And now they fear by using some of the new spending cuts to replace the sequesters, and still counting that as new cuts for purposes of a future debt increase, he’ll end up double-counting.
“Replacing the sequester does not count as a concession Speaker Boehner can claim that he extracted from the president as far as we are concerned,” said Barney Keller, spokesman for the Club for Growth, a group that opposes big government spending. “Those are spending cuts that were going to happen anyway.
“Certainly, if all you are doing is replacing the sequester, which is already in law, then all you are really doing is giving the president a clean debt-limit increase,” Mr. Keller said.
Tim Phillips, president of Americans for Prosperity, said it looks like they “are clearly backing away from the near-term cuts in federal spending that they promised to the American people back when they did the last debt deal.”
Mr. Boehner’s plan would raise $1 trillion through a combination of higher taxes on millionaires and eliminating loopholes in the tax code. It also calls for $1 trillion in spending cuts.
Mr. Obama, meanwhile, had maintained that any fiscal cliff deal must start with higher taxes on individuals making $200,000 or more a year and families making at least $250,000 a year.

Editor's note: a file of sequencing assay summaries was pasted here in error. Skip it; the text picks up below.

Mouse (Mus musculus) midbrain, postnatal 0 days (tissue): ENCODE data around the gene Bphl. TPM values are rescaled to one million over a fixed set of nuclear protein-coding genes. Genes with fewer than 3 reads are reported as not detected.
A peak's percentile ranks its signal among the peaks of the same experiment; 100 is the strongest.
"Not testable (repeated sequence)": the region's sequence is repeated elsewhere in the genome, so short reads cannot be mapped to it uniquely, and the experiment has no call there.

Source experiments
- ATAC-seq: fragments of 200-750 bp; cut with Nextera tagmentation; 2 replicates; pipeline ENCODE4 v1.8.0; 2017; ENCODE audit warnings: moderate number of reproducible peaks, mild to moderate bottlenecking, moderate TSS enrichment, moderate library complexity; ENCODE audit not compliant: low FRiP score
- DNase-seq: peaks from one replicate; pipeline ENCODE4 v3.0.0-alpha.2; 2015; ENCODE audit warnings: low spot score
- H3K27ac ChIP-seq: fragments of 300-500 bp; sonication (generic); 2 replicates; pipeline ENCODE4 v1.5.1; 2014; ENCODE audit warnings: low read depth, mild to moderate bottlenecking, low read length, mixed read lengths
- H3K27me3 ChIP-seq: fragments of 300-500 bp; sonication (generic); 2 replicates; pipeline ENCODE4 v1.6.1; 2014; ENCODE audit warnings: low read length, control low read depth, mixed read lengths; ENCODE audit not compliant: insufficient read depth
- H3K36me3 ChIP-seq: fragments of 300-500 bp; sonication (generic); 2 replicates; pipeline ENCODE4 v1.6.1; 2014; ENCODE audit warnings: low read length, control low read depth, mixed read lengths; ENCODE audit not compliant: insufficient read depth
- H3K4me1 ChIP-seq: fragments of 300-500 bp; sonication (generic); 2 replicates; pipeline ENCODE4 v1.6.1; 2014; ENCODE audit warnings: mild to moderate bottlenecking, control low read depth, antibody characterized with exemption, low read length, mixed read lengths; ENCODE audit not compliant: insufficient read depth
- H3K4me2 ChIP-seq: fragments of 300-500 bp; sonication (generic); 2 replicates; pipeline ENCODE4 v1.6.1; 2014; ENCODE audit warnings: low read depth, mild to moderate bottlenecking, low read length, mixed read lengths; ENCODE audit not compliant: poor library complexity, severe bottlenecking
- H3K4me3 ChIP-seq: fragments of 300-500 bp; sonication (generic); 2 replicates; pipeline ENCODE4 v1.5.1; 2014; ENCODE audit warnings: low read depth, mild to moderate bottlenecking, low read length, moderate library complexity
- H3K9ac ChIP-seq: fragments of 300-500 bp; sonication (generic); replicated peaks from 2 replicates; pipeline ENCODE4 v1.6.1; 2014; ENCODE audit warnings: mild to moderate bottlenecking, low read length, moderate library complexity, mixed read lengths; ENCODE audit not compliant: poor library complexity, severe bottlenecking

“Thus far, the president’s proposal is the only proposal that we have seen that achieves the balance that’s so necessary,” Mr. Carney said. “And the balance is important because a plan that does not have it puts, unduly, the burden on senior citizens — or on middle-class Americans or on parents with disabled children.”
Mr. Carney also said Mr. Obama is willing to make “tough choices” on spending cuts.
“Any potential agreement would not only have to align with the president’s principles, it would require tough choices by both sides, including the president and including Republicans, and that’s the only way it can come together,” he said.
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